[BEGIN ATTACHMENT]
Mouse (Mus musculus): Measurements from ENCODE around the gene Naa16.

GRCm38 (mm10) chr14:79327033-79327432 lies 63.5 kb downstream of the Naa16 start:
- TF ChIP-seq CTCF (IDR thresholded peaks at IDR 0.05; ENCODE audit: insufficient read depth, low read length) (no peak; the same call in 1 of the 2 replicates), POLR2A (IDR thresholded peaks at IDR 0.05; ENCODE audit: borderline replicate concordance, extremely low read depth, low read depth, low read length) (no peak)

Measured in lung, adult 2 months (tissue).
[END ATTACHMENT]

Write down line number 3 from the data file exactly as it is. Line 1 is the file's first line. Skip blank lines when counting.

- TF ChIP-seq CTCF (IDR thresholded peaks at IDR 0.05; ENCODE audit: insufficient read depth, low read length) (no peak; the same call in 1 of the 2 replicates), POLR2A (IDR thresholded peaks at IDR 0.05; ENCODE audit: borderline replicate concordance, extremely low read depth, low read depth, low read length) (no peak)